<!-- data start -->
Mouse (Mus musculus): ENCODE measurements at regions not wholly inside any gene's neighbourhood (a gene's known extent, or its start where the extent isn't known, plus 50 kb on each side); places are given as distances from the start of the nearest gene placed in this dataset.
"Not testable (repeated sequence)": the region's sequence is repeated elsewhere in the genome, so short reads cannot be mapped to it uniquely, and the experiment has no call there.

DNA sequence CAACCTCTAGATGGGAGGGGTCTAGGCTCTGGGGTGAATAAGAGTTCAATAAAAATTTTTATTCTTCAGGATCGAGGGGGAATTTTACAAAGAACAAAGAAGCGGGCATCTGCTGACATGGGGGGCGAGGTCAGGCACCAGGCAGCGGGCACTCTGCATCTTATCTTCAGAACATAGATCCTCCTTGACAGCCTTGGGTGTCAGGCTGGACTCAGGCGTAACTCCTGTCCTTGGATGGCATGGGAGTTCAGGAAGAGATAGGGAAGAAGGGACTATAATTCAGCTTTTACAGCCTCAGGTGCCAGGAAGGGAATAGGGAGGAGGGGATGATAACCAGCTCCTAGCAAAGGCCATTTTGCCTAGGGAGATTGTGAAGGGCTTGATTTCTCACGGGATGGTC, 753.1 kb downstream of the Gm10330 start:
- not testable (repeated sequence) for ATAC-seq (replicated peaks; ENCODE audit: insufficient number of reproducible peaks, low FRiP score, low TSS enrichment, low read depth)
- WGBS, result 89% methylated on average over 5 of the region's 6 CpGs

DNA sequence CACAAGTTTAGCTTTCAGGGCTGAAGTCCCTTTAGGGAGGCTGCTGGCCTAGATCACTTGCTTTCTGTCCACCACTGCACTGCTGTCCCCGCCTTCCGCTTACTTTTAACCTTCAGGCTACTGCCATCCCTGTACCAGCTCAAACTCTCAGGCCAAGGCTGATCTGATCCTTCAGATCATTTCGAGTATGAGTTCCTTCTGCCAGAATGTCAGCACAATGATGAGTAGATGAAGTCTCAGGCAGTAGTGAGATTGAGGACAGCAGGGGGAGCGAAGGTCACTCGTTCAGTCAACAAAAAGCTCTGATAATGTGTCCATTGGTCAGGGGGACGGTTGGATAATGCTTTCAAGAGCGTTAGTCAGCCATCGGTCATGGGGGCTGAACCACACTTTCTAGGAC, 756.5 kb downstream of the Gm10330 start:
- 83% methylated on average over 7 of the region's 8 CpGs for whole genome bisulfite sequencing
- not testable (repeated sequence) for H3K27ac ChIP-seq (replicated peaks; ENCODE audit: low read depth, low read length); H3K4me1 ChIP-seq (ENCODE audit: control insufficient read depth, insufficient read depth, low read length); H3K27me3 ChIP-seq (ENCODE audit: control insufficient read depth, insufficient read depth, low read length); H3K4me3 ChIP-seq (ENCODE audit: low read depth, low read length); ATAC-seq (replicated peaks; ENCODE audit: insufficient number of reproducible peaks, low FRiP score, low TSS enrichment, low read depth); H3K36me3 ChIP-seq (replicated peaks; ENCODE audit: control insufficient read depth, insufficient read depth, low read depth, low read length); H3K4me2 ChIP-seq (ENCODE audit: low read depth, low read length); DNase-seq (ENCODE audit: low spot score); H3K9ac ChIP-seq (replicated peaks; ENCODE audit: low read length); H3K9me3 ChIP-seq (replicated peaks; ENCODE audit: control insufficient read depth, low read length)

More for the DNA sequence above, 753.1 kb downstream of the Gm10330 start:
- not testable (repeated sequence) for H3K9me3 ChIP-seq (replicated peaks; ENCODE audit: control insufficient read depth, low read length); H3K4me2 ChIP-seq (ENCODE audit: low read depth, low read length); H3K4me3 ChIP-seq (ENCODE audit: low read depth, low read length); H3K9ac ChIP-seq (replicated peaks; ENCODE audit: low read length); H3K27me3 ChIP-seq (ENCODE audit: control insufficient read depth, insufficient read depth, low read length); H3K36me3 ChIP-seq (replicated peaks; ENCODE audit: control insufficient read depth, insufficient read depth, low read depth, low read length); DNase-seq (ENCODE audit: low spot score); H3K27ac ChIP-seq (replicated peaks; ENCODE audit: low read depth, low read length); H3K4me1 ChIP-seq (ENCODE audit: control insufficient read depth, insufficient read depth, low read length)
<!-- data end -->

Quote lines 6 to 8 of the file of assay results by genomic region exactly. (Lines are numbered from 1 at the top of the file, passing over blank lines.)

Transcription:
DNA sequence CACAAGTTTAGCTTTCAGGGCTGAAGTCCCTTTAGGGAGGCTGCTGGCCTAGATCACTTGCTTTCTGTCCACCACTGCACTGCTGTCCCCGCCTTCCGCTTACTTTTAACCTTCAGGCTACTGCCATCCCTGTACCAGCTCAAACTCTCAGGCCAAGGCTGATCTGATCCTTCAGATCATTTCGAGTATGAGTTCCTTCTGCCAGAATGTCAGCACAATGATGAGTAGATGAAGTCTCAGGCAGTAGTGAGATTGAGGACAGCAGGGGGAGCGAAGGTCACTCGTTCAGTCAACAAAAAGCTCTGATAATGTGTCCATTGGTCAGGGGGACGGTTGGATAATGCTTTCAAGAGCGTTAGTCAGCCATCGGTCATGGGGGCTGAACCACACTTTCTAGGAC, 756.5 kb downstream of the Gm10330 start:
- 83% methylated on average over 7 of the region's 8 CpGs for whole genome bisulfite sequencing
- not testable (repeated sequence) for H3K27ac ChIP-seq (replicated peaks; ENCODE audit: low read depth, low read length); H3K4me1 ChIP-seq (ENCODE audit: control insufficient read depth, insufficient read depth, low read length); H3K27me3 ChIP-seq (ENCODE audit: control insufficient read depth, insufficient read depth, low read length); H3K4me3 ChIP-seq (ENCODE audit: low read depth, low read length); ATAC-seq (replicated peaks; ENCODE audit: insufficient number of reproducible peaks, low FRiP score, low TSS enrichment, low read depth); H3K36me3 ChIP-seq (replicated peaks; ENCODE audit: control insufficient read depth, insufficient read depth, low read depth, low read length); H3K4me2 ChIP-seq (ENCODE audit: low read depth, low read length); DNase-seq (ENCODE audit: low spot score); H3K9ac ChIP-seq (replicated peaks; ENCODE audit: low read length); H3K9me3 ChIP-seq (replicated peaks; ENCODE audit: control insufficient read depth, low read length)